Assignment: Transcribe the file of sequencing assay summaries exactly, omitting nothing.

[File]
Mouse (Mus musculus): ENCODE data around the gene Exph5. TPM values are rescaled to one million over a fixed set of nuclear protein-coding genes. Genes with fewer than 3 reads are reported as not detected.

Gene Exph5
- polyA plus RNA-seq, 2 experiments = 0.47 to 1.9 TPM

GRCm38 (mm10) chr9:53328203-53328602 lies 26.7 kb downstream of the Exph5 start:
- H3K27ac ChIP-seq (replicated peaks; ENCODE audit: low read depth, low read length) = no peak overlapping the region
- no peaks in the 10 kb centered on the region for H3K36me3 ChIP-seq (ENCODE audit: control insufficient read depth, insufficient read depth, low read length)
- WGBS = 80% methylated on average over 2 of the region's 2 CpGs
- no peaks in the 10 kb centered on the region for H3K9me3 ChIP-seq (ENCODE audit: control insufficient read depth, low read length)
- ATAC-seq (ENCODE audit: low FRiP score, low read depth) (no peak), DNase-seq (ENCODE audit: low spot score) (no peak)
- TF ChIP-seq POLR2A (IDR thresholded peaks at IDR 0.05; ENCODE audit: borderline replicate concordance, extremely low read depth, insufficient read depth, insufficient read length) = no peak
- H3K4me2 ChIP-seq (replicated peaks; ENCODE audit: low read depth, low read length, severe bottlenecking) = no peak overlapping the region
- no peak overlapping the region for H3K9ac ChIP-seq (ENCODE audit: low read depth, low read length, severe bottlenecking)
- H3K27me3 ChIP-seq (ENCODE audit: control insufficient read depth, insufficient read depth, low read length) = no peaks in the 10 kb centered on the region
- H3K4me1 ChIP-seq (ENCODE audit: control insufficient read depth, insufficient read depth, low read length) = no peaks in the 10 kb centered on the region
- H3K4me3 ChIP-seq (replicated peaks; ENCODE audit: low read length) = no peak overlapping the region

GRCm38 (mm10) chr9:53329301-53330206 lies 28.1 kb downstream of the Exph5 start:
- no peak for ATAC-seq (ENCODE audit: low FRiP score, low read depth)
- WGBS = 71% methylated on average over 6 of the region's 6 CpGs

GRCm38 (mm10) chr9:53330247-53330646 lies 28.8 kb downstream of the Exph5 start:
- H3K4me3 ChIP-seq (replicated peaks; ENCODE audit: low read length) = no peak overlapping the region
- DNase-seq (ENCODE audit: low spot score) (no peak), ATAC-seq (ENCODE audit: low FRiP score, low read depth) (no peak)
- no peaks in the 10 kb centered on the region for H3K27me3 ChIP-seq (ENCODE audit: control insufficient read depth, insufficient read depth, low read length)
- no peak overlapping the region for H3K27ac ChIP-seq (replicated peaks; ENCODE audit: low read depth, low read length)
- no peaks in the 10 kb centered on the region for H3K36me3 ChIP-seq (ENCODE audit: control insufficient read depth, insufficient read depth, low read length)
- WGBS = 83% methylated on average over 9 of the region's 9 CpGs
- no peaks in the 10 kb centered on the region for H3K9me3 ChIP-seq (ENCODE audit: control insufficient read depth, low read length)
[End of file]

Mouse (Mus musculus): ENCODE data around the gene Exph5. TPM values are rescaled to one million over a fixed set of nuclear protein-coding genes. Genes with fewer than 3 reads are reported as not detected.

Gene Exph5
- polyA plus RNA-seq, 2 experiments = 0.47 to 1.9 TPM

GRCm38 (mm10) chr9:53328203-53328602 lies 26.7 kb downstream of the Exph5 start:
- H3K27ac ChIP-seq (replicated peaks; ENCODE audit: low read depth, low read length) = no peak overlapping the region
- no peaks in the 10 kb centered on the region for H3K36me3 ChIP-seq (ENCODE audit: control insufficient read depth, insufficient read depth, low read length)
- WGBS = 80% methylated on average over 2 of the region's 2 CpGs
- no peaks in the 10 kb centered on the region for H3K9me3 ChIP-seq (ENCODE audit: control insufficient read depth, low read length)
- ATAC-seq (ENCODE audit: low FRiP score, low read depth) (no peak), DNase-seq (ENCODE audit: low spot score) (no peak)
- TF ChIP-seq POLR2A (IDR thresholded peaks at IDR 0.05; ENCODE audit: borderline replicate concordance, extremely low read depth, insufficient read depth, insufficient read length) = no peak
- H3K4me2 ChIP-seq (replicated peaks; ENCODE audit: low read depth, low read length, severe bottlenecking) = no peak overlapping the region
- no peak overlapping the region for H3K9ac ChIP-seq (ENCODE audit: low read depth, low read length, severe bottlenecking)
- H3K27me3 ChIP-seq (ENCODE audit: control insufficient read depth, insufficient read depth, low read length) = no peaks in the 10 kb centered on the region
- H3K4me1 ChIP-seq (ENCODE audit: control insufficient read depth, insufficient read depth, low read length) = no peaks in the 10 kb centered on the region
- H3K4me3 ChIP-seq (replicated peaks; ENCODE audit: low read length) = no peak overlapping the region

GRCm38 (mm10) chr9:53329301-53330206 lies 28.1 kb downstream of the Exph5 start:
- no peak for ATAC-seq (ENCODE audit: low FRiP score, low read depth)
- WGBS = 71% methylated on average over 6 of the region's 6 CpGs

GRCm38 (mm10) chr9:53330247-53330646 lies 28.8 kb downstream of the Exph5 start:
- H3K4me3 ChIP-seq (replicated peaks; ENCODE audit: low read length) = no peak overlapping the region
- DNase-seq (ENCODE audit: low spot score) (no peak), ATAC-seq (ENCODE audit: low FRiP score, low read depth) (no peak)
- no peaks in the 10 kb centered on the region for H3K27me3 ChIP-seq (ENCODE audit: control insufficient read depth, insufficient read depth, low read length)
- no peak overlapping the region for H3K27ac ChIP-seq (replicated peaks; ENCODE audit: low read depth, low read length)
- no peaks in the 10 kb centered on the region for H3K36me3 ChIP-seq (ENCODE audit: control insufficient read depth, insufficient read depth, low read length)
- WGBS = 83% methylated on average over 9 of the region's 9 CpGs
- no peaks in the 10 kb centered on the region for H3K9me3 ChIP-seq (ENCODE audit: control insufficient read depth, low read length)